Lash-Ed Issue 4 October 2019 - Page 7

However it is not just the style you want to use correctly but also the correct curl and lash direction. The diagrams below explain the style, curl and lash direction to use whether you are correcting wide set or close set:

Wide Set Eyes:

Close Set Eyes:

This is just one aspect you need to consider when eye styling. You also need to consider the shape of someone’s eyes and their face shape, again put the wrong style on them and you could accentuate a feature you don’t want to! So the shape of the eyes you need to consider are they:

Almond shape – if they are balanced and aren’t wide or close set then you can do anything on them!

Round eyes – you want to soften their eyes so using flatter curls like a B and C curl. If they are close set then do a Cat (providing outer lashes can support). If slightly wide set then do a kitten, the reason you wouldn’t choose a rounding or dolly if doing a round eye that is wide set is because they can make a round eye look even rounder and give quite a startled look!

Drooping outer/corners (sad eye) – DO NOT ever do a CAT on this eye you will only accentuate their sad eyes! Consider if they are wide or close set and choose a style accordingly. The difference with styling a drooping outer corner is you need to use a strong curl on the outer to add lift and keep lengths short on the very outer. Length draws the eye outwards and elongates! Use CC & D curls in the drooping area.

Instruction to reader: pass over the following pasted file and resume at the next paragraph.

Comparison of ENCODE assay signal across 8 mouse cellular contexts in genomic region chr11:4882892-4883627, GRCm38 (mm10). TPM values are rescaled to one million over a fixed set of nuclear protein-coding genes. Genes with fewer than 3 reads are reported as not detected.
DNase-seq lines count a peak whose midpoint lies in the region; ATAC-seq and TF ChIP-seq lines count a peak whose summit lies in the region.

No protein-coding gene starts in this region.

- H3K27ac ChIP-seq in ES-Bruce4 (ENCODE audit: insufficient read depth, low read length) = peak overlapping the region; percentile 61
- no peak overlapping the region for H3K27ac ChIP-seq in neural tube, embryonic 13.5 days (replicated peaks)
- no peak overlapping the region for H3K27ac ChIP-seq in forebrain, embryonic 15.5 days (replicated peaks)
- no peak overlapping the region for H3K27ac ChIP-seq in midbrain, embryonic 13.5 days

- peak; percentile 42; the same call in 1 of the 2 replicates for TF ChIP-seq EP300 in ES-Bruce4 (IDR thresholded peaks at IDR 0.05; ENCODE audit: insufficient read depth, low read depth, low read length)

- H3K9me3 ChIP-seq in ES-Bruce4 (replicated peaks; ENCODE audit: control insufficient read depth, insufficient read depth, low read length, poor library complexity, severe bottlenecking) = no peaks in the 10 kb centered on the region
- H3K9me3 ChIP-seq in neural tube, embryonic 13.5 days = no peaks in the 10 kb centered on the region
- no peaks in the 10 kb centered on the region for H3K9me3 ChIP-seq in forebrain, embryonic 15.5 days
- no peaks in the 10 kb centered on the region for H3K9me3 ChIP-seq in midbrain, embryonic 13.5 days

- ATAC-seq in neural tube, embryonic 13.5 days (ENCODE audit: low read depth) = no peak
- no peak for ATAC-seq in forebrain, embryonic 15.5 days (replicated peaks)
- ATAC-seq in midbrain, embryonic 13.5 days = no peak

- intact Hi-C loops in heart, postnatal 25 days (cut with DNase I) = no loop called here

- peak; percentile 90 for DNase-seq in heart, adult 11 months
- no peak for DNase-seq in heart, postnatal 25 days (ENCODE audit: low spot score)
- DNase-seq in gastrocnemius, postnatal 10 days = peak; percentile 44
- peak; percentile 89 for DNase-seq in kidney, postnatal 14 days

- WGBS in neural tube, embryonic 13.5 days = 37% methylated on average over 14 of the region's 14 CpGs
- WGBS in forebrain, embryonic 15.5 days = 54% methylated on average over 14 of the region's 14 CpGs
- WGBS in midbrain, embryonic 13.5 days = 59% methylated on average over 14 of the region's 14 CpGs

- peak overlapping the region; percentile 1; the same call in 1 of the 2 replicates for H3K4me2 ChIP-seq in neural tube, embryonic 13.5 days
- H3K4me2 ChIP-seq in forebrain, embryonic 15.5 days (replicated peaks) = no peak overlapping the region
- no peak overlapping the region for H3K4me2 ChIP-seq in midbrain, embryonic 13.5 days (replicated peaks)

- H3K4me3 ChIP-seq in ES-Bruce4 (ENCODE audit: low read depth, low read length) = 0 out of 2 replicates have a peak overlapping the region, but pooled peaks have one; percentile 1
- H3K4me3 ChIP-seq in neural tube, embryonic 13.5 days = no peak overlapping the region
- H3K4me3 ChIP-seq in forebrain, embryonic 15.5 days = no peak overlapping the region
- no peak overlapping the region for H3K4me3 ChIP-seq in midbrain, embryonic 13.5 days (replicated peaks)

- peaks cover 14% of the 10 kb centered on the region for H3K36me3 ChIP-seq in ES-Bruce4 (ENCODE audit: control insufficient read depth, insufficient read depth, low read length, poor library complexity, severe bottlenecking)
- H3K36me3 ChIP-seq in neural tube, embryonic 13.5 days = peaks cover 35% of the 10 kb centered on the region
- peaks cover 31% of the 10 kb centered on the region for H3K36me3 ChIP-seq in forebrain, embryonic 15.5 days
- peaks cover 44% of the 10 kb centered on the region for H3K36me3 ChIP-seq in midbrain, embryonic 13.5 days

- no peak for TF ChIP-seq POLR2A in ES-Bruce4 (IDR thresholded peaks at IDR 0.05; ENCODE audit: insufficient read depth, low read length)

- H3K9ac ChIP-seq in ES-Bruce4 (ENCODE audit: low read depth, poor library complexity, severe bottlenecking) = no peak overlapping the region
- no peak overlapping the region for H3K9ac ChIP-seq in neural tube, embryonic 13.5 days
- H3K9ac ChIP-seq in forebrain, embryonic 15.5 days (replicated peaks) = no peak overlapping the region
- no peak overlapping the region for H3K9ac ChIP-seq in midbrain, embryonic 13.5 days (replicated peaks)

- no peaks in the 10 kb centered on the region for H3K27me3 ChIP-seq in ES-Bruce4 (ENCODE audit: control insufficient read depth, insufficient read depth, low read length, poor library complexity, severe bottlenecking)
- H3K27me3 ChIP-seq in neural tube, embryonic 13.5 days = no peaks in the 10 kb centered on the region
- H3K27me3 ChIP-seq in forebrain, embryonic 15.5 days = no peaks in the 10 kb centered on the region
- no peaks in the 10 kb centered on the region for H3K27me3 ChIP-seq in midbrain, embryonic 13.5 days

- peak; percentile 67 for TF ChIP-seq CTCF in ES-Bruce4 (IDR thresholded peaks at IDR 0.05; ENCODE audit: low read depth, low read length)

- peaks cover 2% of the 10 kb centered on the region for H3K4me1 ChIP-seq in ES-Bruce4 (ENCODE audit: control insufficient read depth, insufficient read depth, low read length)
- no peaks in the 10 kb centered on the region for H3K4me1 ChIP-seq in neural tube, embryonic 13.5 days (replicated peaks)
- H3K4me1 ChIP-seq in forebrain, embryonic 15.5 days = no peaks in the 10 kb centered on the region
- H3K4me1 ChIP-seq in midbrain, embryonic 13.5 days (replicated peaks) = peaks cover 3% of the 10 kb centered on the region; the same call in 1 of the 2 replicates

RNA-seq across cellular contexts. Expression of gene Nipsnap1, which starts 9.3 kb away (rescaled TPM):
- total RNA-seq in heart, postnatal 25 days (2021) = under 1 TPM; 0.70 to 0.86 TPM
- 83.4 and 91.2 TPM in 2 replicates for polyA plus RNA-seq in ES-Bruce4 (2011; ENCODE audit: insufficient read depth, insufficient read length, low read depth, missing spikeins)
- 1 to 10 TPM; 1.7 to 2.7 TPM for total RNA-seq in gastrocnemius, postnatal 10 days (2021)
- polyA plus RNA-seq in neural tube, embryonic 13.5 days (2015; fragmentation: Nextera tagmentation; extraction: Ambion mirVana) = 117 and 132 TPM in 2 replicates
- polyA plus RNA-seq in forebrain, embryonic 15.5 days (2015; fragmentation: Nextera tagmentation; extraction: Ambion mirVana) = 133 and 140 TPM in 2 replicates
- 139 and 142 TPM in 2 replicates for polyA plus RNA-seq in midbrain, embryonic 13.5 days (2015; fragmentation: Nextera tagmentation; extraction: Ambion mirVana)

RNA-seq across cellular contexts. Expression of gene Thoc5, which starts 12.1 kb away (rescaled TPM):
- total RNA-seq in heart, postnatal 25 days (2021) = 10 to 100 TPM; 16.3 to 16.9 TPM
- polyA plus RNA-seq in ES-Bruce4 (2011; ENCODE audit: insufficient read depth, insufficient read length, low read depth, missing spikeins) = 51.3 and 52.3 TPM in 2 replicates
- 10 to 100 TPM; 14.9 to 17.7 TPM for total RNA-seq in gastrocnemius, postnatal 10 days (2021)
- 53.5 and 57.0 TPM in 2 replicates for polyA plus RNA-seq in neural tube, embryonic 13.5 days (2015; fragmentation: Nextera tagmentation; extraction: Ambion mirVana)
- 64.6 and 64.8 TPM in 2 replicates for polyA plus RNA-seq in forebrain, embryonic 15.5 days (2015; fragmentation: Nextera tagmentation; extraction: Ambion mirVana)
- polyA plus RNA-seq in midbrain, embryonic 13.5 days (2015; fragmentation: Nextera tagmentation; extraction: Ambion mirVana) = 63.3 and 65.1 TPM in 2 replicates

Deep Set – the client’s eyes almost look like they are set back in their head. You need length on these clients, add 1‐2mm on length extra to counteract the mm lost through the deep set nature of the eye.

Feline eyes – do anything on these! Consider whether they are wide or close set. I personally think a Kitten looks fab on them and accentuates their feline eyes!

The last thing I am going to discuss to consider is the client’s face shape, you need to think about whether they have a long or wide face.

As you can see there are lots of elements to consider when styling your clients, and there might be more than one feature you need to take into account. If there is two features that contradict one another for styling then what I advise students is to go with the most prominent feature to disguise.

Frankie Widdows

Styling Special Feature | 7